Monday, April 14, 2014

Ending the Abuses of Sheltered Workshops

This summer I hope to write several longer essays about social justice topics: police and disability, rape culture (men need to talk to men about rape), eugenics and Down syndrome, and adult-life with developmental disability. I know, sounds more fun than a barrel full of very squished and depressed monkeys, am I right?

Here's the first of many posts bringing out resources relevant to these essays.

Thanks to Section 14 of the Fair Labor Standards Act, people with disabilities can be paid below minimum wage, even down to pennies an hour, if they can't work up to an adequate "standard." Plenty of people with disabilities are exploited in the workplace, but this is legal exploitation, based on the sheltered workshop exception.

The National Council on Disability has a useful overview report on the practice.

In the last year, Goodwill has received some bad publicity for the practice (especially the high pressure testing they do to see how close to "normal" their workshop employees can work). It's pretty grim and just didn't hit at moments when I was ready to write about it. The stories are so painful though.

So it was with pleasure that I read about the Rhode Island reached an agreement with the Federal Government on ending this kind of work segregation. Here's the ADA fact sheet (.docx), here's the Providence Journal, and the NY Times.

Here's the Journal:
PROVIDENCE, R.I. –- The state and the federal government have reached a groundbreaking settlement that will move disabled Rhode Islanders from segregated settings that isolated them for decades into the work force and the community at large.
The Department of Justice announced the consent agreement and the 10-year plan that arises from it at a news conference this morning at the U.S. Attorney’s office. The plan borrows from other states, but, for the first time, lays the pieces out in a comprehensive manner, officials said.
“Today’s agreement will make Rhode Island a national leader in the movement to bring people with disabilities out of segregated work settings and into typical jobs in the community at a competitive pay,” said acting Assistant Attorney General Jocelyn Samuels for the Civil Rights Division.
The plan aims to gradually move the intellectually and developmentally disabled from meaningless tasks — unwrapping bars of soap and capping lotion bottles for $2.21 an hour — to jobs matched with their interests and abilities, even for the profoundly disabled.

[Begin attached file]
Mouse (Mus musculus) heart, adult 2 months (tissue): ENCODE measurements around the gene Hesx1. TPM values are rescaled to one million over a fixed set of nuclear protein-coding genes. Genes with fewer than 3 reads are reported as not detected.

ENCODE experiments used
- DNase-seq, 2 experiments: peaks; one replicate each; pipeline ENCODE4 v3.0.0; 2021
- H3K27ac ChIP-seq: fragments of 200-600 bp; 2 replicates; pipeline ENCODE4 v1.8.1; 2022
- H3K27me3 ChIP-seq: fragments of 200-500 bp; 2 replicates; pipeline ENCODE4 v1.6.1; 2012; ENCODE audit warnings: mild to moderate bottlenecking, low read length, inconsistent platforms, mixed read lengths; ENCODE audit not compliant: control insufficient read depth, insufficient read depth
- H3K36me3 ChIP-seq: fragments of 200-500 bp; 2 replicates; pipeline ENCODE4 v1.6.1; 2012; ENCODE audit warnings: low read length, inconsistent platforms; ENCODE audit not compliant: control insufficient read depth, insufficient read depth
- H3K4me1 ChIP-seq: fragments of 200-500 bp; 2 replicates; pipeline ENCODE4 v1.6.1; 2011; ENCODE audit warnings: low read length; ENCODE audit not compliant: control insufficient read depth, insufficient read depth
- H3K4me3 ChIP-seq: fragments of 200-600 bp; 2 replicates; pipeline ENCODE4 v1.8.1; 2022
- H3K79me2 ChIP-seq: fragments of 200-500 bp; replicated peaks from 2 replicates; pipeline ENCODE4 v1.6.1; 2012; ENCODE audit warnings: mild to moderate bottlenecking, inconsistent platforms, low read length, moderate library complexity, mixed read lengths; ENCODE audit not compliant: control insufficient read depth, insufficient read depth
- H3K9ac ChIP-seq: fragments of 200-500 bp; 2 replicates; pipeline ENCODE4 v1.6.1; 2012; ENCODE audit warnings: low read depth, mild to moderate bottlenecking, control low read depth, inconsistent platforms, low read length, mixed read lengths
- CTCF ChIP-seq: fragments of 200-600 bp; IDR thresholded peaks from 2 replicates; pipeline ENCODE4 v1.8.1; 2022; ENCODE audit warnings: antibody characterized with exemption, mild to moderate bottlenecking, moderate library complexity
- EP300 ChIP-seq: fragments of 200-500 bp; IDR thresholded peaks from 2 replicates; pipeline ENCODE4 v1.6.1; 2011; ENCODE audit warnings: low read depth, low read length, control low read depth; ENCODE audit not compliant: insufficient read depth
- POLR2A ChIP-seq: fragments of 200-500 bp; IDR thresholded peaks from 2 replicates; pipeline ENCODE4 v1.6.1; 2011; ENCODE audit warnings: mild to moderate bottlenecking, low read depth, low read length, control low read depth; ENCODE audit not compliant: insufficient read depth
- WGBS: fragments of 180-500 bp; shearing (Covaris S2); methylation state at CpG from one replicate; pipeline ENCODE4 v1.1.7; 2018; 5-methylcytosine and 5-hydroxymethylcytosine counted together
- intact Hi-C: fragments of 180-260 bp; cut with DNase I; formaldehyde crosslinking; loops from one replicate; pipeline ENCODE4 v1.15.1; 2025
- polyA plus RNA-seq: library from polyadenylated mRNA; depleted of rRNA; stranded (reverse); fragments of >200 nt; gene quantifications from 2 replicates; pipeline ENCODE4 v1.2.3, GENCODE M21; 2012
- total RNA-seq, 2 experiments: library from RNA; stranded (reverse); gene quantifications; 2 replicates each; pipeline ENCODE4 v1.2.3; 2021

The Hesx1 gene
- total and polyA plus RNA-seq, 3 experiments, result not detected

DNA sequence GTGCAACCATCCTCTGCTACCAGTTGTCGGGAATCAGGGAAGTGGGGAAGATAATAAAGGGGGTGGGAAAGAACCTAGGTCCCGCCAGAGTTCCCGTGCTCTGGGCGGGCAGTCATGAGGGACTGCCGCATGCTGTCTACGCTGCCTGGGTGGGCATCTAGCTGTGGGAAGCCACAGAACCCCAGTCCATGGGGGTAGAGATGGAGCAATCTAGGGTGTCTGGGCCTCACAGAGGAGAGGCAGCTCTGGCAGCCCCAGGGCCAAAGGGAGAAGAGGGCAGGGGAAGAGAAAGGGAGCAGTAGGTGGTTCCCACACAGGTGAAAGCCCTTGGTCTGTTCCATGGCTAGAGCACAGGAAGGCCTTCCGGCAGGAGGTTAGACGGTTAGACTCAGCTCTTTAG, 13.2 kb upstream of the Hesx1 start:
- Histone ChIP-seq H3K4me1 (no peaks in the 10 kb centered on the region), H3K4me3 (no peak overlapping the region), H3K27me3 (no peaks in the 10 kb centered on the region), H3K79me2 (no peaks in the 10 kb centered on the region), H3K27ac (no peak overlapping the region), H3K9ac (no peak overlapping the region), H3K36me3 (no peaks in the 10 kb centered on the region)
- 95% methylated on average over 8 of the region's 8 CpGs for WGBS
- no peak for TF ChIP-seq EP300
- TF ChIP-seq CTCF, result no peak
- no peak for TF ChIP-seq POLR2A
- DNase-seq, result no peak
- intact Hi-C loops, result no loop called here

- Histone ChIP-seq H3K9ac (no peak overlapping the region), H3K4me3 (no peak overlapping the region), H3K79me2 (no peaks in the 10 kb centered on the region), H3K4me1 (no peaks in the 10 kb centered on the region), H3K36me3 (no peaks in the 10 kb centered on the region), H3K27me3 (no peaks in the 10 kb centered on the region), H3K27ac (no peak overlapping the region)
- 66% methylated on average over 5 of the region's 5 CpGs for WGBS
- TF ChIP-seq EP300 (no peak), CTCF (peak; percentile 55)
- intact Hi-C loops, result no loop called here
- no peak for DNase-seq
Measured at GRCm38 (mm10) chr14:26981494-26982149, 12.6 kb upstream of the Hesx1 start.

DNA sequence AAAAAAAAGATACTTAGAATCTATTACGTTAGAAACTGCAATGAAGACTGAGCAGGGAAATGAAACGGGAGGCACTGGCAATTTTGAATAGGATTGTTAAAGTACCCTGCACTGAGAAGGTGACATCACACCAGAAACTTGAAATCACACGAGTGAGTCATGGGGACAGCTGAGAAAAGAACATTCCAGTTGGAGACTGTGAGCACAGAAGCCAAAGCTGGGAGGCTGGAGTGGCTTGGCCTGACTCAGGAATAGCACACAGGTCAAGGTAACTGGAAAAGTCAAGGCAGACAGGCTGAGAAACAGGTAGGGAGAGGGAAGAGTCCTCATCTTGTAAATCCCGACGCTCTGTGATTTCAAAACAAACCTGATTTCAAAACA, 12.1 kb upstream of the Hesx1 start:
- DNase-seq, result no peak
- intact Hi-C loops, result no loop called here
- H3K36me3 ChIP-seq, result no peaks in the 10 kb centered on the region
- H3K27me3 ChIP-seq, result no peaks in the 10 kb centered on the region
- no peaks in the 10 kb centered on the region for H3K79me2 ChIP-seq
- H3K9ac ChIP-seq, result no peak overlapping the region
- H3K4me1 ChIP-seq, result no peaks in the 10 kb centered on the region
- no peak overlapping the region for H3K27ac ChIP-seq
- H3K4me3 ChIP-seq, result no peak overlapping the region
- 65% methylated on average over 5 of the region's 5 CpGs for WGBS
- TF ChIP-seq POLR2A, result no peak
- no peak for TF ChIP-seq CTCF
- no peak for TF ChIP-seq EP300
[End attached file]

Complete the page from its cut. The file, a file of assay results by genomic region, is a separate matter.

It's not just the pay, though in many cases the pay really matters and is an issue. But the extent to which pay ALWAYS = valued / meaningful is debateable (later this summer I will write a Chronicle piece on a program that does not include minimum wage and another, I hope, on the ABLE act for another site). The real question for me is about whether the work is meaningful, developmental, builds skills, and so forth.

So I like that last line, I like the direction this is going, and I hope RI is a model for other states to follow.

Update: Karen, a reader with a son happily moving through a sheltered workshop system, has raised a powerful dissent (which I really appreciate) below, so here's a qualification.
I am NOT calling for sheltered workshops to be closed unilaterally and neither is Rhode Island. What I want to end is the easy slide into segregation over inclusion. Segregation is always easier - in schools, communities, and workplaces. Inclusion takes resources, creativity, and investment from many different parties. 
Moreover, some Goodwill stores have done a very good job paying fair wages, supporting growth, and building community. Others put their workers through punishing tests and chop wages when they don't succeed (the NBC report is worth watching, I think).
There will be a place for sheltered workshops in the constellation of pathways for people with disabilities to find employment.There are people with disabilities for whom the sheltered workshop is the best option, much as there are children who can learn best in a segregated environment. 
Overall, though, I will continue to push for inclusion, but not same-ness, to the extent appropriate for each individual. 
Thanks for commenting.